How a Consumer Culture Threatens to Destroy Pastors

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Jen Hatmaker is a pastor’s wife, a writer, a mom, a public speaker, and an advocate for pastors.

Did you catch that last one? Hatmaker is deeply concerned about the well being of pastors. She writes specifically to pastors again and again in her books, articles, and on social media. Her message? Please, please take care of yourself.

A couple years back Hatmaker wrote an article in the Washington Post on how a consumer culture threatens to destroy pastors. In the article she pleads with pastors to stop trying to do it all. She also shares sobering stats on pastors’ work-life balance from a LifeWay Research poll:

  • 53 percent are often concerned about their family’s financial security
  • 77 percent believe their marriage is unwell
  • 84 percent say they’re on call 24 hours a day
  • 90 percent feel they are inadequately trained to cope with the ministry demands

In response to these statistics, Hatmaker raises the following questions:

"I wonder if the American church is setting itself up for failure? If church structure — which is geared toward meeting every need, developing everyone spiritually and organizing all inward and outward ministry — results in a 90 percent failure rate, perhaps we should reevaluate.

I wonder if a “Come to us and we will do it all, lead it all, organize it all, calendar it all, execute it all, innovate it all, care for it all and fund it all” framework is even biblical? It sets leaders and followers up for failure, creating a church-centric paradigm in which discipleship is staff-led and program-driven.

This slowly builds a consumer culture wherein spiritual responsibility is transferred from Christians to the pastors, a recipe for disaster."

Though a couple years old, I thought Hatmaker's article brought to light some critical issues and asked some important questions. 

Pastors, does this resonate with you? What needs to change? 

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Imagine if all pastors had their lives entirely together.  Would this be success.  Saying that if pastors have problems that this is a failure rate, points to the essence of the problem.  Because if all pastors were pathetic, and had nothing but problems, but yet the church was growing and people were worshipping God in greater and new ways, then it would not be failure.  God works through our weaknesses, through our trials and tribulations, which increase patience, perseverance, hope.   As scripture says.  

Admin

Thanks for the thoughtful comment, John. 

When Hatmaker gave statistics on pastors' job satisfaction (or lack thereof), I saw it as a way to highlight the pressure on pastors, not the fact that pastors have problems (as we all do). I saw it as a challenge to narrow the role of pastors so that they can EQUIP disciples instead of bearing the responsibility for the spiritual development of each member of the congregation (which is the Holy Spirit's work anyway).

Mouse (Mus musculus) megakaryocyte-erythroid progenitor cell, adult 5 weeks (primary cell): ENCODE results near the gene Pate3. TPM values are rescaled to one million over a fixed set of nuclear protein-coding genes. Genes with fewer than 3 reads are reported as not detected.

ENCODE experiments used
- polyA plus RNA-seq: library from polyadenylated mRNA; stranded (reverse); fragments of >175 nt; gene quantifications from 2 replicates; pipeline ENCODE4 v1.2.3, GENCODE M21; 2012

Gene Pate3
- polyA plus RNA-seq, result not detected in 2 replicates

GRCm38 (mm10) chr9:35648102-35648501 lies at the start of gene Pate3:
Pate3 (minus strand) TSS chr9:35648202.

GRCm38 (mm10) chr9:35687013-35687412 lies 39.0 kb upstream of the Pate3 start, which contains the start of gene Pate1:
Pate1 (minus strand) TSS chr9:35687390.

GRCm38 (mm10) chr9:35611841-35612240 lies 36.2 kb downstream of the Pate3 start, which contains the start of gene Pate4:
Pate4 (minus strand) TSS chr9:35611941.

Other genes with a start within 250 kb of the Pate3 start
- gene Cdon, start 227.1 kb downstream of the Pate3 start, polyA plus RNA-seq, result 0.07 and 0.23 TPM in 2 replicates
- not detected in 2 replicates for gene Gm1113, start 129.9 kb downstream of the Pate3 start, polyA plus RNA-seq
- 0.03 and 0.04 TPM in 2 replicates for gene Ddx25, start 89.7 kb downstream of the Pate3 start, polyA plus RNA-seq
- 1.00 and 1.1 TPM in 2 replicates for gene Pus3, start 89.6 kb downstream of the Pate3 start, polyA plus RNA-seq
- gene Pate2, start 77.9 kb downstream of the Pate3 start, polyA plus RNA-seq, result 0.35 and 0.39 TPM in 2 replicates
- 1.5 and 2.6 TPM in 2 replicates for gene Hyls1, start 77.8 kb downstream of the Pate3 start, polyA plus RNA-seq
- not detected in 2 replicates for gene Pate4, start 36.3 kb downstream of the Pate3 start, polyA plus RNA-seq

I really appreciate your point on God working through our weakness. I completely agree and am reminded of this every single day (thanks be to God!). 

What I find fascinating is the fact that only 21% of pastors feel as though their employer has unrealistic expectations of them. And the posted information does not consider how many of that 21% deal with the unrealistic expectations with healthy boundaries. The fact is that according to the March 2011 American Psychology Association's survey, 40% of the general workforce feel that their employer has unrealistic expectations of them. So if 79% of the churches have realistic expectations, where does the negative stuff come from? Certainly not the employer.

As I read through the original article I find that it is exceptionally positive and hopeful for people in ministry. It is a great career with exceptionally positive working relationships, support networks and job satisfaction ratings.

Ed Stetzer's article on the misuse of statistics is helpful to blow away the myth that ministry is the worst calling in the world that leads to terrible marriages, resentful children and burned out pastors. see: http://www.christianitytoday.com/edstetzer/2015/october/that-stat-that-s...

It would be refreshing to hear conversations that focus on helpful facts like the fact that 93% of Protestant pastors strongly agreed with the statement "I feel privileged to be a pastor" and an additional 4% who agreed with that statement (Lifeway Research). Try to find that satisfaction rate in any other career. 

Admin

Thank you so much for this comment, Bob. Your insights and references help give a much more accurate and complete picture (and show the trouble with picking and choosing statistics to share). One thing I did appreciate about Hatmaker's article was how she used the lens of a consumer culture to highlight the need for pastors and churches to be equippers, so that each and every person can become a disciple.

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